When it comes to Spanish cuisine, I can’t think of any better authority on the subject than Penelope Casas. While she may not be as famous as the celebrity chefs who dominate the airwaves, she ranks highly among those scholarly chefs, like Paula Wolfert, Fred Plotkin, or Nancy Harmon Jenkins, to name a few, who strive to capture tradition and authenticity in their recipes.
I came across Casas’s work in the late 70s, when I was a graduate student, and have a been a fan ever since. And although her recipes may have sometimes required considerable effort, they always delivered delicious results.
Today’s recipe from The Food and Wines of Spain, which she published in 1979, for a pork roast simmered in milk may indeed be one of her simplest, but it yields one of the most flavorful pork dishes I’ve ever prepared. With minimal effort and just a few ingredients, all of which are kitchen staples, you have a dish that should please even the toughest of critics.
Although I’ve often prepared a similar, and more renowned, version from Marcella Hazan’s The Classic Italian Cookbook, and blogged about it here, I find Casas’s better. It’s more flavorful, owing to its use of onion and carrot, and more refined due largely to its puréeing and straining of the sauce. My adaptation, however, is still influenced by Marcella’s recipe, which calls for an occasional basting and turning of the roast and for carving the meat in slices ⅜-inch thick.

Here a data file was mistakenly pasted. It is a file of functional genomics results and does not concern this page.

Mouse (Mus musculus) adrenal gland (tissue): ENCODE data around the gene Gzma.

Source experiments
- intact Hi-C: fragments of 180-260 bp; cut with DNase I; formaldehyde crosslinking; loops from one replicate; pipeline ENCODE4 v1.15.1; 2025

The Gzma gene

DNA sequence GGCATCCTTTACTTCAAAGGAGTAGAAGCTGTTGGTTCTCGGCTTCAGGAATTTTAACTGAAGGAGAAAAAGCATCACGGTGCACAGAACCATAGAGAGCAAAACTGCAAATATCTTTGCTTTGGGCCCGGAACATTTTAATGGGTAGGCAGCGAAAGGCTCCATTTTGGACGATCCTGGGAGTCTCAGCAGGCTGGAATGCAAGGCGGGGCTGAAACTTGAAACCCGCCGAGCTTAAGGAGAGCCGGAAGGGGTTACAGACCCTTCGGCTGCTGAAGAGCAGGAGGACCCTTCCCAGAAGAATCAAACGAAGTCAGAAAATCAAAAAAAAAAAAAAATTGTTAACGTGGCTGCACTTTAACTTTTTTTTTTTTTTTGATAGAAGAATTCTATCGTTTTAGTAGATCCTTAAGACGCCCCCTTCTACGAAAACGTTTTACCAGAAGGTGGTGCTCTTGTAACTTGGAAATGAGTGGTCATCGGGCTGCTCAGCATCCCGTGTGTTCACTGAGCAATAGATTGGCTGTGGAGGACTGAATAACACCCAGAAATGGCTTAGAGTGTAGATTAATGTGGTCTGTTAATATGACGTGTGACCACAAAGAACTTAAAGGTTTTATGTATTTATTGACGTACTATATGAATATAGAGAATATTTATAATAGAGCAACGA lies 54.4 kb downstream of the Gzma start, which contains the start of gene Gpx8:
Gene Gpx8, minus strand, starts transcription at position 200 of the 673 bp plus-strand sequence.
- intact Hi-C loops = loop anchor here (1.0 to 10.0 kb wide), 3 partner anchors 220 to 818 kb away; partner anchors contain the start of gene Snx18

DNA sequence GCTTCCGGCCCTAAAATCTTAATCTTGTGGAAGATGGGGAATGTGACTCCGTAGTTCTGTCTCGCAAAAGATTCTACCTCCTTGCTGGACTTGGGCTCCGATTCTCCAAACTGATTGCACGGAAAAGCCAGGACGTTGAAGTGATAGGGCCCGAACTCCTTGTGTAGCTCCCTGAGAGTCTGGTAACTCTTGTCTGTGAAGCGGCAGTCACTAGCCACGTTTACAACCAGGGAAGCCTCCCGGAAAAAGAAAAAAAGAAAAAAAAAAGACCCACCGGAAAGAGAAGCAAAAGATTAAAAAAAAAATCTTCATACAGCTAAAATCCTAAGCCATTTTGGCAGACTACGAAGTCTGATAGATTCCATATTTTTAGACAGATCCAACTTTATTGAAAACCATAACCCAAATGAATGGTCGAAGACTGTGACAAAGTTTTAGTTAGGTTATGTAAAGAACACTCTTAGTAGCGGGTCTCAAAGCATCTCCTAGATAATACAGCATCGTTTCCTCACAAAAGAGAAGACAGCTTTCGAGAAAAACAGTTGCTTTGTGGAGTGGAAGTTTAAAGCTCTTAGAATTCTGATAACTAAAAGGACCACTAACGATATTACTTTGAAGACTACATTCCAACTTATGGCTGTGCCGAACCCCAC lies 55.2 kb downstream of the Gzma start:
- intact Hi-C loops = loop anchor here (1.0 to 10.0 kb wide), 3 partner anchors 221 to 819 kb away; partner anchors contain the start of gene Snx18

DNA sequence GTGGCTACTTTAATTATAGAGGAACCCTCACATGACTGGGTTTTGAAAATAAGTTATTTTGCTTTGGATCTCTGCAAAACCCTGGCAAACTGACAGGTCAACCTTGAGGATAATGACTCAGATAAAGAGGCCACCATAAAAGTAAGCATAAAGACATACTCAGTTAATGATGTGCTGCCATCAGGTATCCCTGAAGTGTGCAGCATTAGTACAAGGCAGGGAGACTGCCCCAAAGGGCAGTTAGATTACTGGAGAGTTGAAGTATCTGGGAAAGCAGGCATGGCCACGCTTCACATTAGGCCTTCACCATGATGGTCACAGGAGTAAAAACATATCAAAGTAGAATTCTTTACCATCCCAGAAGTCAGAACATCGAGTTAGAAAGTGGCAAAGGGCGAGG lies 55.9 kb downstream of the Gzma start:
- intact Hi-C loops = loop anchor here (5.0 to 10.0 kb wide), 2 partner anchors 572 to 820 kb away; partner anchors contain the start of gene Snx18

Aside from Marcella’s influence, I pretty much followed Casas’s recipe. My only significant changes include drying the roast with paper towels before browning, recommending a precise amount of salt, and directing to start the browning the roast fat-side down and continue cooking it fat side up to allow for self basting it. Casas recommends serving the dish accompanied by roasted potatoes and sautéed asparagus. To have one less pot on the stove, I opted for oven-roasted asparagus.
Circumstances also dictated the size of the roast I used. While making room in our freezer, my husband discovered a six-months-old, 1¼-pound roast that needed to be used. Although smaller than the 2-pound roast called for in the recipe, it was the perfect size for two. Given its having been frozen for so long, I thought that simmering it in milk would yield a better result than roasting it.
The finished dish was tender and succulent, infused with the flavors of the aromatics and accompanied by a velvety sauce. “Decadent,” quipped my better half, as he took his final bite and licked the last bit of sauce from his fork.
Pork Roast Simmered in Milk: Lomo de Cerdo con Leche (adapted from The Food and Wines of Spain by Penelope Casas)
1 tablespoon extra-virgin olive oil
2-pound boned pork loin
1 medium onion, coarsely chopped
1 carrot, scraped and coarsely chopped
2 cups warm milk
2 cloves garlic, unpealed
1 ¼ teaspoon Kosher salt, or to taste
1 tablespoon minced parsley
1. Heat the oil in a heavy-bottomed Dutch oven just large enough to just contain the roast.
2. Thoroughly dry the roast with paper towels to ensure browning.
3. Over medium-high heat, starting fat-side down, brown the roast on all sides, including the tip ends. End with the fat-side up. About 8 to 9 minutes.
4. Reduce the heat to medium low, add the onion and carrot, and cook until the onion is wilted. About 4 to 5 minutes.
5. Stir in the warm milk, garlic, peppercorns, and salt and bring to a boil.
6. Lower the heat to low, cover the pan, and simmer for about 2 hours. After the first hour, turn and baste the meat, ending with the fat-side up.
7. Remove the roast to a warm platter and tent loosely with aluminum foil.
8. Using an immersion or stand blender, or a food processor, purée the sauce. Taste for seasoning.
9. Strain the sauce through a sieve, pressing on any solids, and return the sauce to the pot.
10. Return the roast to the pot and heat briefly.
11. Carve the roast into slices ⅜-inch thick.
12. Serve the slices with the sauce, sprinkled with the parsley, on warmed plates.
Wine Pairing: Rioja Vega, Côtes du Rhône